First petrol, now gas?
Fuel prices have increased, will gas prices follow the same path? The answer is yes. One price hike usually gives way to another.
“This is the usual procedure, that’s happening and nothing can be done about it. The fact is that gas in Croatia is cheaper than it is in other European countries, and that means that we can unfortunately expect gas prices to increase,” stated Croatian energy expert, Davor Štern.
As Dnevnik writes on the 14th of May, 2018, over the past five years, gas in Croatia has never been cheaper. Moreover, according to Eurostat data, Croatia’s gas proces are among the cheapest in the European Union. Ukraine, Turkey, and Serbia are the cheapest, while we in Croatia pay an average of 26 lipa per kilowatt. In Slovenia, the price is the equivalent of 40 lipa, in Germany, 45 lipa, and the Swedes pay the most at the equivalent of 89 lipa per kilowatt.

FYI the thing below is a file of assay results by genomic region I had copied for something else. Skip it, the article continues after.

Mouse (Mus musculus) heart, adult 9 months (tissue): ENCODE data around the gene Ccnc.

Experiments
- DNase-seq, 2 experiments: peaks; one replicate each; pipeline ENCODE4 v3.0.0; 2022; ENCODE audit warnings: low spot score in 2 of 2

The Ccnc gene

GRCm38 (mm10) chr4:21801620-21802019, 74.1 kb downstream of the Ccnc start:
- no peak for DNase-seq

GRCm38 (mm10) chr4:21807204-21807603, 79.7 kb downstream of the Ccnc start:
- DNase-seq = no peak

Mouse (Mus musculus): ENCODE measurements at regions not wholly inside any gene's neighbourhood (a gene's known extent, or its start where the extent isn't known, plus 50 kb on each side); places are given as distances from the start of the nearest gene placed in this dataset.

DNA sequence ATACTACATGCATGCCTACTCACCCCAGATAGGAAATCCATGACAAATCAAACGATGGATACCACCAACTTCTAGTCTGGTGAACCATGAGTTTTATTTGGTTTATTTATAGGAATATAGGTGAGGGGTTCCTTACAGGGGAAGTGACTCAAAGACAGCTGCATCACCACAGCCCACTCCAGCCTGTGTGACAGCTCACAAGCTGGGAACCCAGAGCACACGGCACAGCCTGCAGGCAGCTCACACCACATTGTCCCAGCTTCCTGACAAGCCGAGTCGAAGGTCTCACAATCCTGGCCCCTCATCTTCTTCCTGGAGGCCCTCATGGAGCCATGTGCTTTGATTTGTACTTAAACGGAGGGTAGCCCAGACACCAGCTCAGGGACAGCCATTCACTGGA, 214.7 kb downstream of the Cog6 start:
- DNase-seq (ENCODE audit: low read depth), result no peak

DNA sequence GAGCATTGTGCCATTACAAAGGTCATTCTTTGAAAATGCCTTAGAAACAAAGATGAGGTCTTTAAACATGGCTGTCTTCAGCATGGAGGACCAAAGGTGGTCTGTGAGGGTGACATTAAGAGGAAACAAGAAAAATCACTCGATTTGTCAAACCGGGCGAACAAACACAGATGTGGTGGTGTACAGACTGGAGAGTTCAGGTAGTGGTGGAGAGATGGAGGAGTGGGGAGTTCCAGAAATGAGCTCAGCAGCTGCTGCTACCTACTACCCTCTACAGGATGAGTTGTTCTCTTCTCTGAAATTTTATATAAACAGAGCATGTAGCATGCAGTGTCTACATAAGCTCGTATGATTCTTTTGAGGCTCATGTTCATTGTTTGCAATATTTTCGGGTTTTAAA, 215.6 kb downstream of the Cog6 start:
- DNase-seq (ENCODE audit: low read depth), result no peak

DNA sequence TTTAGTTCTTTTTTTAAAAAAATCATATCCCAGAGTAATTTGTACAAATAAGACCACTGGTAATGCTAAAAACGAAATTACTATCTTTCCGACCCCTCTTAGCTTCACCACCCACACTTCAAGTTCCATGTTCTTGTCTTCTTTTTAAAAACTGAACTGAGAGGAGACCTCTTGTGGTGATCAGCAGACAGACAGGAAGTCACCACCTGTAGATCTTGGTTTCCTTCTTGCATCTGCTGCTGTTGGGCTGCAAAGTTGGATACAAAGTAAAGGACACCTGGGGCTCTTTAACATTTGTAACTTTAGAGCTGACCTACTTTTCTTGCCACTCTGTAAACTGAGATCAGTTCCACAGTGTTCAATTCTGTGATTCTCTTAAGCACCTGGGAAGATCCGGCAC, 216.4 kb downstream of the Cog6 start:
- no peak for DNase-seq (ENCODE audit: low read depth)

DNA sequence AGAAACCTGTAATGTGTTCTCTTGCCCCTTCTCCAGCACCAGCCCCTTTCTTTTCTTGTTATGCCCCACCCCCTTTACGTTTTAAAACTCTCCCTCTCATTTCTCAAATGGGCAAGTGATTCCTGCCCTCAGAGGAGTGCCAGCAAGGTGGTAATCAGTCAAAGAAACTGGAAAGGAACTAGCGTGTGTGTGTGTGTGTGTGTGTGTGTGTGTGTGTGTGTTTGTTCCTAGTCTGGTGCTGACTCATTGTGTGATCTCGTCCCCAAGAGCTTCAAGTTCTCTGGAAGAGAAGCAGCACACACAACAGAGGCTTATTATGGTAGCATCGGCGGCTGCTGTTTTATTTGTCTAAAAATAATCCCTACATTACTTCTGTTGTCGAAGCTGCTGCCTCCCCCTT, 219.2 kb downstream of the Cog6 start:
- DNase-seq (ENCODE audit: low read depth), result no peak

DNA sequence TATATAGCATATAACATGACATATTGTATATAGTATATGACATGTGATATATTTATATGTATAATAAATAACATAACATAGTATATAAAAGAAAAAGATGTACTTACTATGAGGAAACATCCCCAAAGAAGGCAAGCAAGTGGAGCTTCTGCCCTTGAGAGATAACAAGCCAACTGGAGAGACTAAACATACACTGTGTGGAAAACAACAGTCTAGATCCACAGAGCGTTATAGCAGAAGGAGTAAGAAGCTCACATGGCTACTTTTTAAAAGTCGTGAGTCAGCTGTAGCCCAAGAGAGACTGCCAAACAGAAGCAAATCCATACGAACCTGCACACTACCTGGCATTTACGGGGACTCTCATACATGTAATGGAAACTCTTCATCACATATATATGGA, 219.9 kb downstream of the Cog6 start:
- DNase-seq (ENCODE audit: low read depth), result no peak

But, as far as Europe’s terms go with Croatia’s gas prices considered to be very cheap, for Croatian standards and for most of the country’s residents, it’s generally still seen as pretty expensive.
Until 2021, gas prices are determined by the wholesale market supplier. Currently that responsibility lies with HEP, which sells its gas at a fixed price of 18 lipa per kilowatt. They add to the margins where necessary, and in combination with a few more parameters, they arrive to the price of gas for households, which differs from city to city, and from place to place.
By July the 1st, the state has to announce a bid to select a new supplier on the market, which is, as mentioned, currently HEP, and a new supplier can ultimately bring new gas prices to households.
“After the announcement of the bid, and after a supplier on the wholesale market is named, then all the details will be known and prices can be talked about. We have no indication that any price corrections will be made in some period,” noted Davor Šestan.
If there is indeed a rise in price, it is believed that it will be minimal.